Sherman Alexie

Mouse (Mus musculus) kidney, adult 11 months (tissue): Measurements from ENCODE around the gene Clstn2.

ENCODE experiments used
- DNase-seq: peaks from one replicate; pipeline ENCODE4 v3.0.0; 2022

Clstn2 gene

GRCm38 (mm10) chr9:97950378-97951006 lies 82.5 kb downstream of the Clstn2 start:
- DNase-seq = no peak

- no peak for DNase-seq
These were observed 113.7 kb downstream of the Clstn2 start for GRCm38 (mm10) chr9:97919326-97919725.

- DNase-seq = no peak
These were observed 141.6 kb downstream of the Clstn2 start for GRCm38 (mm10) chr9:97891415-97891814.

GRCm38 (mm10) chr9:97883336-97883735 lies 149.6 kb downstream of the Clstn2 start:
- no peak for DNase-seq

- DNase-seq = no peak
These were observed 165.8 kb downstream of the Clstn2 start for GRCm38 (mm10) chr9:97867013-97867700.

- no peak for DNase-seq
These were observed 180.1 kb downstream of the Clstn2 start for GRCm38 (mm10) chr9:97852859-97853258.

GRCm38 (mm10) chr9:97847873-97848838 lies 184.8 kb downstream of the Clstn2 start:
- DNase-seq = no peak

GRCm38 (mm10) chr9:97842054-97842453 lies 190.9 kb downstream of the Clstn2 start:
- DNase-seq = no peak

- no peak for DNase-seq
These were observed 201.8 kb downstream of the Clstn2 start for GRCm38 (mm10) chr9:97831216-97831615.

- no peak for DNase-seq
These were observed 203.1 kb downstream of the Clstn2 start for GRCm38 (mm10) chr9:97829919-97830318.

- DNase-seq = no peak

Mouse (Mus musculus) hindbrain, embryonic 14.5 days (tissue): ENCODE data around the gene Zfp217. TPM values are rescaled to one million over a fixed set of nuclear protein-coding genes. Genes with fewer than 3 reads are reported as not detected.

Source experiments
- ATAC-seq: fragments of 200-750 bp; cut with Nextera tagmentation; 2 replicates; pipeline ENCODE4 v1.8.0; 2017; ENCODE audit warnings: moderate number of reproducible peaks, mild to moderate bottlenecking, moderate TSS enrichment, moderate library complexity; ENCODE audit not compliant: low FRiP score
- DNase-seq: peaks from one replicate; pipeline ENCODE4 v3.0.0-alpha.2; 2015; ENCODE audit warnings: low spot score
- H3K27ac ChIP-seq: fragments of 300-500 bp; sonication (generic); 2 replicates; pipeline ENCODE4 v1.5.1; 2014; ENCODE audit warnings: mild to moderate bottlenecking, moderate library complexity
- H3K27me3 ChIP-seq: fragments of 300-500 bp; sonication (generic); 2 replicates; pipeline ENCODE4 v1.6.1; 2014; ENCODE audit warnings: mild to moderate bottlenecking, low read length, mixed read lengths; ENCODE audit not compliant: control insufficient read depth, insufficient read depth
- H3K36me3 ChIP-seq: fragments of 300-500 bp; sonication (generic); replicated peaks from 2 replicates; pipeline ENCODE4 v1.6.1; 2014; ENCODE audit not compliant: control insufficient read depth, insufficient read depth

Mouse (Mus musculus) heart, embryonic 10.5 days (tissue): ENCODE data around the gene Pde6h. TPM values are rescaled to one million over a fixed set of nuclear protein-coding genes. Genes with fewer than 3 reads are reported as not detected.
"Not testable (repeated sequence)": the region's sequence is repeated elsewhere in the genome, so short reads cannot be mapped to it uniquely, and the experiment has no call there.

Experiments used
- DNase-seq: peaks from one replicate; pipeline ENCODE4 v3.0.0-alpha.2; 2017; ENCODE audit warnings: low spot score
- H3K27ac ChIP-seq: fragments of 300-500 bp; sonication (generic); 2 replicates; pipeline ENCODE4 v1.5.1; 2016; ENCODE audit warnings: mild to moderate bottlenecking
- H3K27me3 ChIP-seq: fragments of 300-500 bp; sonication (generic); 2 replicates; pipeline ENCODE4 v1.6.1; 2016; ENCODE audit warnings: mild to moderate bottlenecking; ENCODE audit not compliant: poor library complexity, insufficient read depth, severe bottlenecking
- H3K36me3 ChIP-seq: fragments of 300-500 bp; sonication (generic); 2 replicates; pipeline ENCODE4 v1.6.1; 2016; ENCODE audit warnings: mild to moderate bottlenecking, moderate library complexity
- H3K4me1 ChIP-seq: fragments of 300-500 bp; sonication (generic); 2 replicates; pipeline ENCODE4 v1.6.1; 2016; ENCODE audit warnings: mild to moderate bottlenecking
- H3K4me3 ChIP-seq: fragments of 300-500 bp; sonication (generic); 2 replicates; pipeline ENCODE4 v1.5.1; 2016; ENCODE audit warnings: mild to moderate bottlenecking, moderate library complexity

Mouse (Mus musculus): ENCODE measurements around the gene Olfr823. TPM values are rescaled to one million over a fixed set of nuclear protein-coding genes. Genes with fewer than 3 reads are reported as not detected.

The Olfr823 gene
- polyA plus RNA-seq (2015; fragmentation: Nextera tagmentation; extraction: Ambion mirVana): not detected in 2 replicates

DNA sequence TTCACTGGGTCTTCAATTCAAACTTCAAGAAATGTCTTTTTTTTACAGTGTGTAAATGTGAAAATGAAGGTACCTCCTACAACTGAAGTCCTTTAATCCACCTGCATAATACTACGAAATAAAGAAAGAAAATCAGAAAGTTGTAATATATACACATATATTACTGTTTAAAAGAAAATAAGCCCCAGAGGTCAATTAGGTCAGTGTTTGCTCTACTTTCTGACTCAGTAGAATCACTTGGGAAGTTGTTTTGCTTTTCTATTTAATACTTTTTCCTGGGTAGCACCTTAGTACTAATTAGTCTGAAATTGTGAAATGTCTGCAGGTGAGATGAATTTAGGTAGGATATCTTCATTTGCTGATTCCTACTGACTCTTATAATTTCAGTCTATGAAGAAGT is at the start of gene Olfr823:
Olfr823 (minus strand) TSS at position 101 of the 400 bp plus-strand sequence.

Currently I am reading “Blasphemy”, a collection of new and selected stories by the contemporary Native American writer Sherman Alexie. If you don’t know him, this short story title should suffice to show what you can expect from him: “Because My Father Always Said He Was the Only Indian Who Saw Jimi Hendrix Play ‘The Star Spangled Banner’ at Woodstock.” The story is heart-breaking. You wouldn’t think this was possible with such a whimsical title but that is what Alexie does, walking a tightrope deftly between the shams (no, not shamans) of both Native American and American culture, presenting the plight of each in juxtaposition objectively and without sentimentality on the cusp of the twenty-first century. He is in his mid-forties, has written over 20 books of novels, stories, and poems, the latter two being a very intermingling hybrid in his hands. He has won all kinds of awards, has written a screenplay based on one of his stories that was made into a successful full-length movie, has written music and formed his own band, but that isn’t why I love him. I love him because he is so honest (brutally at times), yet outrageously funny while dealing with very difficult subjects, among them miscegenation, alcoholism, poverty, geneocide, and suicide in the most poignant way I have ever encountered. In the end he somehow manages to magically show that both our plights are intertwined without any polemics or trace of dogma. I recommend his earlier books (mostly because I happen to own them and know them best): “The First Indian on the Moon” (the hybrid poetry I mentioned before), “Toronto and the Lone Ranger Fistfight in Heaven” (stories, the title story of which was the one the movie was made about), and “Reservation Blues,” a novel with a bedeviling premise. He is a delight to read and you are in for a real treat if you do. I would be very appreciative if you really enjoy a book of his I have not mentioned and get back to me about how much and why.

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